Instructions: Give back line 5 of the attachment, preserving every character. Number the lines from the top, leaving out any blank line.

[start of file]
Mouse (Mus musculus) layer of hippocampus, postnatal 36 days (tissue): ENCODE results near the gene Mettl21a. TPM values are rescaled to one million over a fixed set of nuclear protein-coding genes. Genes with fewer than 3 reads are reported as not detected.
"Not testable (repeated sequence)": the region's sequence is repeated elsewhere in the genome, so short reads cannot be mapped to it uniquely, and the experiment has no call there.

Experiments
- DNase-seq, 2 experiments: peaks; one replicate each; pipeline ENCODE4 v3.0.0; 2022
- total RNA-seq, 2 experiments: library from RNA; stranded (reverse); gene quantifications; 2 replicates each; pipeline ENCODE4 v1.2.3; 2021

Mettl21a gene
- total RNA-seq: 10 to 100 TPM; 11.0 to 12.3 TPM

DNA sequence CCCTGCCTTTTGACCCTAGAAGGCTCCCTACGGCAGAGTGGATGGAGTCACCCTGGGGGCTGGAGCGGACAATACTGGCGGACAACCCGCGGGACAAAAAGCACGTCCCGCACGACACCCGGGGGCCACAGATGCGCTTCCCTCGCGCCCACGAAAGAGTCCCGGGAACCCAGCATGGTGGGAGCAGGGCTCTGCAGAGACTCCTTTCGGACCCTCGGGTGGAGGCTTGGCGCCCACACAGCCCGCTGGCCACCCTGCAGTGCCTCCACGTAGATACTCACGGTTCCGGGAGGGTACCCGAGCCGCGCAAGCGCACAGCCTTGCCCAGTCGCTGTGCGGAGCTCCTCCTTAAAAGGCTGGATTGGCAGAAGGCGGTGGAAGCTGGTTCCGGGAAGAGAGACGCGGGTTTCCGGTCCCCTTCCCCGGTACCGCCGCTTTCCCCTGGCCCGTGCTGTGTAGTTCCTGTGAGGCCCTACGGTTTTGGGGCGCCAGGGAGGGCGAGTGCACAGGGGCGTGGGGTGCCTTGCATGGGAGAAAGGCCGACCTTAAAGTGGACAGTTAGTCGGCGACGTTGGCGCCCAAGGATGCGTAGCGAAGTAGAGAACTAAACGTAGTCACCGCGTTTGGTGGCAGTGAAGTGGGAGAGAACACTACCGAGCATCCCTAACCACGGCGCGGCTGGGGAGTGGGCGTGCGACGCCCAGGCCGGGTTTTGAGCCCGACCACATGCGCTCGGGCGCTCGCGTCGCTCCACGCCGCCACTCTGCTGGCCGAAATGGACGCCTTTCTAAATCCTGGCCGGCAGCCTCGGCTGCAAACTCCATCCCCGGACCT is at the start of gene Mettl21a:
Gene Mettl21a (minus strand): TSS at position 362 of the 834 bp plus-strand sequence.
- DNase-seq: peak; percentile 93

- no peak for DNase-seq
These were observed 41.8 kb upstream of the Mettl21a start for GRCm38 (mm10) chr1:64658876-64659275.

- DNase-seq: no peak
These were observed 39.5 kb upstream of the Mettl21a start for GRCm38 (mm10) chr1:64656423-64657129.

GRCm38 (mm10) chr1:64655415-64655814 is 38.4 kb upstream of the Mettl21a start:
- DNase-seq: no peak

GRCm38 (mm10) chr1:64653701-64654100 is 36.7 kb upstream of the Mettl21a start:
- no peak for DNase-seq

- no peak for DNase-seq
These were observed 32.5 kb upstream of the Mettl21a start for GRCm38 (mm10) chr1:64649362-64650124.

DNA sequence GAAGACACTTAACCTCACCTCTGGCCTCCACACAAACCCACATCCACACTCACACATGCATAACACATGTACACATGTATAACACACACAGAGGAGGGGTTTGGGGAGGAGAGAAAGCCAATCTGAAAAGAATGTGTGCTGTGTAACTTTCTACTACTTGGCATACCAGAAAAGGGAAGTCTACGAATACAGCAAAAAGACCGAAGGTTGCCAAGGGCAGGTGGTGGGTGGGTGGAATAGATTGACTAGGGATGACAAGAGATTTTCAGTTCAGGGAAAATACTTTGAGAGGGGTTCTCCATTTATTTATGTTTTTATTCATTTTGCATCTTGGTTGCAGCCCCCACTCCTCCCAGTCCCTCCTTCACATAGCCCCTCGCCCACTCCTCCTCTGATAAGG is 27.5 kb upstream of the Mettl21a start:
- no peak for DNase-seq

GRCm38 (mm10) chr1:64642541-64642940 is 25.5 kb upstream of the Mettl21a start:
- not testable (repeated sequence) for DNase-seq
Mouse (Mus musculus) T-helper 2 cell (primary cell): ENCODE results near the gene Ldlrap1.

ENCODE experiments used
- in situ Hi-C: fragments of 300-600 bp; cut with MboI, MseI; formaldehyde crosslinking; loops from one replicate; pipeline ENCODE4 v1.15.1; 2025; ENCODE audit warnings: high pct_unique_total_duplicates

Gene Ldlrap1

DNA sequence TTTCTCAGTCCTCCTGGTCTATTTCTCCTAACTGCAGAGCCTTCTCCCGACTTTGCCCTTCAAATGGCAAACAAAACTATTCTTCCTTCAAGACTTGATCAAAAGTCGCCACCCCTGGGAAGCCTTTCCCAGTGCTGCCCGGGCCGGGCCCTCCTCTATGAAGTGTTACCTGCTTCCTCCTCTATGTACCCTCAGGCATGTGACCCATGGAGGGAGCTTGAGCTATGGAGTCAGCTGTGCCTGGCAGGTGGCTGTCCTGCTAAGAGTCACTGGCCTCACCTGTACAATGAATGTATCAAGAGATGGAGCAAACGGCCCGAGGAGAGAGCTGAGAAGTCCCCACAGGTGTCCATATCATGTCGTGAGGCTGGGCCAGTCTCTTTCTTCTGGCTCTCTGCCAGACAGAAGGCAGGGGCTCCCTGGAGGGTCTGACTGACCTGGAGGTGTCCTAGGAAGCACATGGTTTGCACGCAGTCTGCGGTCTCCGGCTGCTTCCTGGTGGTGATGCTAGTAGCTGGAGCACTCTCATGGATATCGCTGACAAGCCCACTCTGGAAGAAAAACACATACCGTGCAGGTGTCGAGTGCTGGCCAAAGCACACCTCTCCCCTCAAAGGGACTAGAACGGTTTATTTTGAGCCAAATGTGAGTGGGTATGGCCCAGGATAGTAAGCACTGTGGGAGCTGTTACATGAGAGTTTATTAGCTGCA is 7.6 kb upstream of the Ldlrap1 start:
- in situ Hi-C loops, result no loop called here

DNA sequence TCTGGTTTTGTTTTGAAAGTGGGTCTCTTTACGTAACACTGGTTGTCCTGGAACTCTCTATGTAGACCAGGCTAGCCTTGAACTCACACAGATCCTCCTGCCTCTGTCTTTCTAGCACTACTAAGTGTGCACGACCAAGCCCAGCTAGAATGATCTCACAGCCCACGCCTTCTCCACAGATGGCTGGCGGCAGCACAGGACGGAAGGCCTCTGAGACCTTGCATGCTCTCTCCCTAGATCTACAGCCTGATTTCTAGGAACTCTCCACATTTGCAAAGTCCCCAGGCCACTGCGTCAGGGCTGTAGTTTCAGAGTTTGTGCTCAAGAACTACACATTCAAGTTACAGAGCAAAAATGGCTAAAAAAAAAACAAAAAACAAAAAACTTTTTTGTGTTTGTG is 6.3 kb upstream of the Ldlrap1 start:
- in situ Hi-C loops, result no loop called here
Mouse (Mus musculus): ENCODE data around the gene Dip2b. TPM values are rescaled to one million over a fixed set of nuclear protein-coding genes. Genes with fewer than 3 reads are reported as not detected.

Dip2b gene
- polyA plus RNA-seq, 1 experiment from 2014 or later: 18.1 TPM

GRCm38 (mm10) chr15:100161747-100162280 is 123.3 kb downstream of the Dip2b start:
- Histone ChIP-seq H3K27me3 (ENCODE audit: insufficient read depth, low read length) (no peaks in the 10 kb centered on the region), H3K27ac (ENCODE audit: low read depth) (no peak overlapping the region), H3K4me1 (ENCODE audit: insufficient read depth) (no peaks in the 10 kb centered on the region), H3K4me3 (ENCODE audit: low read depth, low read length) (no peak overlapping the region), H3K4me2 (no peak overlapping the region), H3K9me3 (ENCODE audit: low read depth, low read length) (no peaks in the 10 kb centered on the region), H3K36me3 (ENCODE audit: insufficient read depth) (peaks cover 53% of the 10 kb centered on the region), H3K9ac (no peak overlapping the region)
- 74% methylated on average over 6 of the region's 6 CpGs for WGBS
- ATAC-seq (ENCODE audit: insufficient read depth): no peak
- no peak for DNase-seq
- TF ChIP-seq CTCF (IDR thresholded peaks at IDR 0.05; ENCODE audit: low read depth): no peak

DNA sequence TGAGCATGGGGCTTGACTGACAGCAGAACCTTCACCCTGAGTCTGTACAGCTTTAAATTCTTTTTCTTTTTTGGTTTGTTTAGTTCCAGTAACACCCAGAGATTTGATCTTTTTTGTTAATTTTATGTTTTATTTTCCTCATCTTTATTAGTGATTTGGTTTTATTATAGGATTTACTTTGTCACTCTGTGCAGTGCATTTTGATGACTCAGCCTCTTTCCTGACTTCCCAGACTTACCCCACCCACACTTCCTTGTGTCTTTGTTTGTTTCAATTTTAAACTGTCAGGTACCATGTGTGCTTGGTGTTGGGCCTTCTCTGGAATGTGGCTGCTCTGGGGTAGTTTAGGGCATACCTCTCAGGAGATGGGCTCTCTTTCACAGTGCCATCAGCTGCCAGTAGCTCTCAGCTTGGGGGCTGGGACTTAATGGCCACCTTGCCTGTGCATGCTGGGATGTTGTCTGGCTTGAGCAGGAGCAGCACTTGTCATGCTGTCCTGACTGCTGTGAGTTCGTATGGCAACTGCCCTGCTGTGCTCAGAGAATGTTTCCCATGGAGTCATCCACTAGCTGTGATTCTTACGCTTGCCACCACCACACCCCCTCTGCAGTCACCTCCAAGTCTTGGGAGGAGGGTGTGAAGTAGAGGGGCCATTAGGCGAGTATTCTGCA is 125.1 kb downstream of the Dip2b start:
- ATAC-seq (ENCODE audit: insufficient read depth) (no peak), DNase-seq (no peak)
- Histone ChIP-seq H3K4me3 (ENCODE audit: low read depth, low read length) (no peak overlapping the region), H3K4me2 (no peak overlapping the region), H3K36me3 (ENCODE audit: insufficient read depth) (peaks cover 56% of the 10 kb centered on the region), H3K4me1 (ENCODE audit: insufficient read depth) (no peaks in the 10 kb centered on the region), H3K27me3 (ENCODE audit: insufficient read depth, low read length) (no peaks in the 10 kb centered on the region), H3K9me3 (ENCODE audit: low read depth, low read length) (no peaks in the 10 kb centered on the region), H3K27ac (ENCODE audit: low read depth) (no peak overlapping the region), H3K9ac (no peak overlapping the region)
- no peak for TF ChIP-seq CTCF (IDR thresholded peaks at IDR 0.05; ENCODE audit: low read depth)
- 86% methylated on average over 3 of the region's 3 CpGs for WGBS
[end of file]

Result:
- total RNA-seq, 2 experiments: library from RNA; stranded (reverse); gene quantifications; 2 replicates each; pipeline ENCODE4 v1.2.3; 2021